Maybe you wonder why Peter followed Jesus into the courtyard if he was so reluctant to admit their friendship.  Did Peter have reasons for denying Jesus, other than cowardice?  Did he think perhaps he thought he could save Jesus?  What does this tell you about your own motives and missteps when you seek to help others or do what is right? Or when you judge the motives and missteps of others?

Now, if you have the kind of personality St. Augustine had, you operate from intuition and heart, and seek meaning, authenticity, and continued growth in your inner life.  You tend to be future oriented and it’s important to ask, what does the story mean for me, going forward? You’ll want to transpose the story to your current situation and imagine what Jesus has to say to you about it. 

I’m Augustinian, and I relate to the women in the story who stand at a distance, who had provided for Jesus, but now are completely helpless, powerless to do anything, as women were in the 1st century.  Our social limitations aren’t now what they were then, but so many times I feel helpless, in the face of homelessness, poverty, persecution…and in the face of my own limitations.  What do I hear Jesus telling me as I wrestle with what this means for me, and how can I grow from that?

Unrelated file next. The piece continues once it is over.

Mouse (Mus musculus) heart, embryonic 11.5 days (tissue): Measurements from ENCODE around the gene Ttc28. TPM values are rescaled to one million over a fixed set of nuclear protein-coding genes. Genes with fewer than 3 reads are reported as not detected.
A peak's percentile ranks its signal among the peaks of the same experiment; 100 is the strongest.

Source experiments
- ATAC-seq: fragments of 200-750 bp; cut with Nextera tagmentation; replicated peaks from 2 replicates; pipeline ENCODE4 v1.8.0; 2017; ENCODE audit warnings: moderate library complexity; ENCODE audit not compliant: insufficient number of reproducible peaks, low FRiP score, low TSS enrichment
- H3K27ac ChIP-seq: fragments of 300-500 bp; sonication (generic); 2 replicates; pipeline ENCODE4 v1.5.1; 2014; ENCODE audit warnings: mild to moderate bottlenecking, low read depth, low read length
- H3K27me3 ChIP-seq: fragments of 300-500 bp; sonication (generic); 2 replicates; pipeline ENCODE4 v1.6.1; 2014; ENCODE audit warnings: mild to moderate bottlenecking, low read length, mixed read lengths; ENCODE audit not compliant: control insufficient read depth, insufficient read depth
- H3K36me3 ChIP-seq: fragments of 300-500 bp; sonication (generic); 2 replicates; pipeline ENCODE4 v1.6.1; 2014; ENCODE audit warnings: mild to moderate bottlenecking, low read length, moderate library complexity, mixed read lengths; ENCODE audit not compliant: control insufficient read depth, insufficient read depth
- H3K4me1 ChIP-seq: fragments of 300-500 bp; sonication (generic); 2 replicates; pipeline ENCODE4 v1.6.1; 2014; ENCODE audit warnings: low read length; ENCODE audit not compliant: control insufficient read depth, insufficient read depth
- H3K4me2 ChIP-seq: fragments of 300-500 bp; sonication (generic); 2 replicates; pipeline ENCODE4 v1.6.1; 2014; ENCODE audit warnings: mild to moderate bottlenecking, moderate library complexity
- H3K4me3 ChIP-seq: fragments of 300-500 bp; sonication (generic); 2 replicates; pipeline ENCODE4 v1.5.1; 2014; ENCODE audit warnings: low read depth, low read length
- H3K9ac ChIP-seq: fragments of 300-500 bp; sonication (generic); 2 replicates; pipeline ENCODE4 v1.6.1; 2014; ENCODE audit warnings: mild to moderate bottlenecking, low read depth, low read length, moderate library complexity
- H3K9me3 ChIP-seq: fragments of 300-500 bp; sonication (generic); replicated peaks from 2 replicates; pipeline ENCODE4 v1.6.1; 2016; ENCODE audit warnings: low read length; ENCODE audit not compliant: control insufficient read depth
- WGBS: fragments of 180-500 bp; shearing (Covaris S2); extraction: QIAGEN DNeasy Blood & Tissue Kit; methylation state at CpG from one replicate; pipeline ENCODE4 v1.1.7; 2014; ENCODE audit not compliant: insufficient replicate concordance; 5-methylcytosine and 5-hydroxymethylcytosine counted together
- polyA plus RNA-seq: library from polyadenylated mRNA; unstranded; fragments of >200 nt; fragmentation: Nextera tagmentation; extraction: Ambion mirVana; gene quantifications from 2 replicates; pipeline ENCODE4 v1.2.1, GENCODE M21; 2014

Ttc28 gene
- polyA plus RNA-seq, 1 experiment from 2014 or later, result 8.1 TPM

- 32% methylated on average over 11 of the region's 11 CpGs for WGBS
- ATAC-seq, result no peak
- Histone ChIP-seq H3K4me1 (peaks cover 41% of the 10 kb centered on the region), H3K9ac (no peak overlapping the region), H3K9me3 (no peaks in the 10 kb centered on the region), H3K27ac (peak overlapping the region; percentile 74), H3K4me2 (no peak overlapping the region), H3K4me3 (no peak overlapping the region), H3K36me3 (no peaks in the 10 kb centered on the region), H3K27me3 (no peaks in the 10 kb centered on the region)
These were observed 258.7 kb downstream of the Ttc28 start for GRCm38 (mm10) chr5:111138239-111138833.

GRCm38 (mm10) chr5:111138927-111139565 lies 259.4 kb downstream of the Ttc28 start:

The last personality type is Franciscan.  If you are in this category, you need to feel free, unencumbered by rules and you thrive on action, adventure, and working with your hands.  You see God in creation, in every moment, and feel the need to do something concrete.  Perhaps you’ll identify strongly with Jesus and wonder how you would accept this burden he carries, rather than resist it or retreat from it. 

You might be wondering, how is it that I play it safe, hedge my bets, do what is practical and proven? To heck with seeking recognition, affirmation, and “safety”… How am I going to take the leap of faith that the kind of radical, self-offering love Jesus gave does lead to redemption, to new life? What one thing can I risk, what can I make or do or give of myself for the benefit of someone or something in need of redemption?

One of the messages of Holy Week is that no matter how hard we try to follow the way of Jesus, sooner or later every one of us will betray or deny, or abandon, or stand at a distance from him. We do this in our places of work when it will cost too much to think or act like a follower of Christ. We do it in our homes when our anger is so great that we hurt those who trust us the most. We do this in the sacred commitments we make that we simply cannot keep. We do it in all the ways we fall asleep rather than stay awake with Christ.

So, find yourself in this story and acknowledge the truth you hear. And then, try, if you are able, to return this week for at least one of our Holy Week services to explore that truth more deeply – more slowly - this time, as one who remains with Jesus…at the last supper on Maundy Thursday, the foot of the cross on Good Friday, the mouth of the empty tomb at the Easter Vigil, and the hope you find there.   

Pay attention. Ponder where you fit in to this story – today, and in the week to come – and you might find a new ending to your own.

Amen